South Dakota lawmakers expect to spend a lot of time during the legislative session debating the Common Core standards. There are three bills that'll be taken up this week, one of which aims to collect test scores of students in K-12 to see if Common Core Standards are working.
Some want the rules phased out or put on hold because they say it takes away local control of schools. Supporters say that's not true because each district has the power to decide how to teach the required skills.
45 states have adopted the Common Core Standards, including South Dakota. The standards establish what students should know in math and English at each grade level. They've also raised some concerns, so the legislature is responding.
One bill lawmakers will look at this week would lock the math and English standards in place for two years in order to collect test scores. State Senator Ernie Otten is the prime sponsor of the bill.
"I'd preferred that we would have set up our own standards in South Dakota, but we are where we are within this debate. I have to have data to make sure what we are doing for the state and for our kids to make sure what we are doing is proper, but at the end of the day in two years, scholastic achievement has to be dealt with. The only way you can do that is to have hard data in front of you," District 6 State Senator Ernie Otten of Tea said.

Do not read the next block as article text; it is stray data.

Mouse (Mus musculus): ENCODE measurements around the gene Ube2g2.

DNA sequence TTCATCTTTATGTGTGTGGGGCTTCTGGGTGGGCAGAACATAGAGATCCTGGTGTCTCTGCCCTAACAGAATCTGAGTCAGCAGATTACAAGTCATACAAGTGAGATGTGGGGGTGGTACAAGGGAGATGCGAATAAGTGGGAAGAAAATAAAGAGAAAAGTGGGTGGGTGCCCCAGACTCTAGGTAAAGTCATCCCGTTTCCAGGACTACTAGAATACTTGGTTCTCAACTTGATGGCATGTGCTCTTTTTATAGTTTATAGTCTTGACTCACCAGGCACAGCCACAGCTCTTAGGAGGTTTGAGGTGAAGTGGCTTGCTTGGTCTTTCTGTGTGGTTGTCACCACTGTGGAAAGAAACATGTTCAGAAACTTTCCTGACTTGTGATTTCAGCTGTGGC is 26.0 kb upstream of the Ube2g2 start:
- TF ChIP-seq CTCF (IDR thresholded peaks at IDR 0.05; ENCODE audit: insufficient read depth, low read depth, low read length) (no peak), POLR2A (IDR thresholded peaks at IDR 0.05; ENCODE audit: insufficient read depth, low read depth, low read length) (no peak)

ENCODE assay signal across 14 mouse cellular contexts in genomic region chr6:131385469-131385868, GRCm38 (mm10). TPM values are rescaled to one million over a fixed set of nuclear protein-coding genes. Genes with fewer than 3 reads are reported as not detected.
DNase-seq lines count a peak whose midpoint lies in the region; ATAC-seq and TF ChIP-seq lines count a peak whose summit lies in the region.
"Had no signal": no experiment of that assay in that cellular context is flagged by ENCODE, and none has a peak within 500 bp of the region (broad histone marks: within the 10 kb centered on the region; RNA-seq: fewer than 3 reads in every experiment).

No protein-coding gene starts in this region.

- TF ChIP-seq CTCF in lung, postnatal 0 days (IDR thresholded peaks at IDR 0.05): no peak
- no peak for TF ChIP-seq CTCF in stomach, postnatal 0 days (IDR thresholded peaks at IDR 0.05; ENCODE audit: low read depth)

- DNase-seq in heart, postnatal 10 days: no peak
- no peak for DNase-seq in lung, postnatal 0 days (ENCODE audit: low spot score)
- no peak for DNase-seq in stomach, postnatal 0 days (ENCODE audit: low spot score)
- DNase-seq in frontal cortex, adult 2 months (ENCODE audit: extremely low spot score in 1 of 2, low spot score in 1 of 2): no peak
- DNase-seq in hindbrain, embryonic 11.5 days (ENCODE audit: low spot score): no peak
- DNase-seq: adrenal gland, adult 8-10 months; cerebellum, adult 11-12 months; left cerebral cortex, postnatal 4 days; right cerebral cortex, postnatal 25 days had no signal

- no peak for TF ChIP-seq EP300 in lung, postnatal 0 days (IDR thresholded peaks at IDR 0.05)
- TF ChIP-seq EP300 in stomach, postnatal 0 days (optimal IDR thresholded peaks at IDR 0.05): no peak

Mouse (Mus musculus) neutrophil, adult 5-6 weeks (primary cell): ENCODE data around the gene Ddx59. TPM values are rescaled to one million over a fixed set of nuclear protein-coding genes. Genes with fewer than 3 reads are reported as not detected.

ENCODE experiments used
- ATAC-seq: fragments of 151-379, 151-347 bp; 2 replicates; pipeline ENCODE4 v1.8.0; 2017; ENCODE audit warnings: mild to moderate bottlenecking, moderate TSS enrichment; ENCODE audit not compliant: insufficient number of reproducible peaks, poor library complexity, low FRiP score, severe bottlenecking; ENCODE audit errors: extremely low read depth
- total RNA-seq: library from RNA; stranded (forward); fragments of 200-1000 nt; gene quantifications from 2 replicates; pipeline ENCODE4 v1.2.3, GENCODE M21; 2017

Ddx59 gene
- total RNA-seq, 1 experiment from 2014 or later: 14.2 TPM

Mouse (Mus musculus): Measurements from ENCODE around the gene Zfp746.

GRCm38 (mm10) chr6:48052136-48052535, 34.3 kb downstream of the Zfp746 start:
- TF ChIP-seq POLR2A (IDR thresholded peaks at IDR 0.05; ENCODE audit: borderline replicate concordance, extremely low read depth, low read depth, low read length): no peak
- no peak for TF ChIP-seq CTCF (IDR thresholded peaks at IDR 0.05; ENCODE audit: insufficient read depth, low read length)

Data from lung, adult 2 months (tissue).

Another bill would establish a task force made up of 25 educators, home schoolers and private citizens to evaluate the successes or failures of Common Core.
"The thing that really struck me is I found out that right now little over 20 percent of our kids going to college are needing remedial math and English," Otten said.
Otten says that number is unacceptable. He hopes lawmakers will take a hard look at these bills in order to improve education in our state.
"Scholastic achievement has to be achieved in South Dakota if we are going to have a future for our kids. There is the key, where we got to focus on and that's what led me down this line, making sure we gather data before we go moving forward with this," Otten said.
Another bill would restrict how student data can be shared.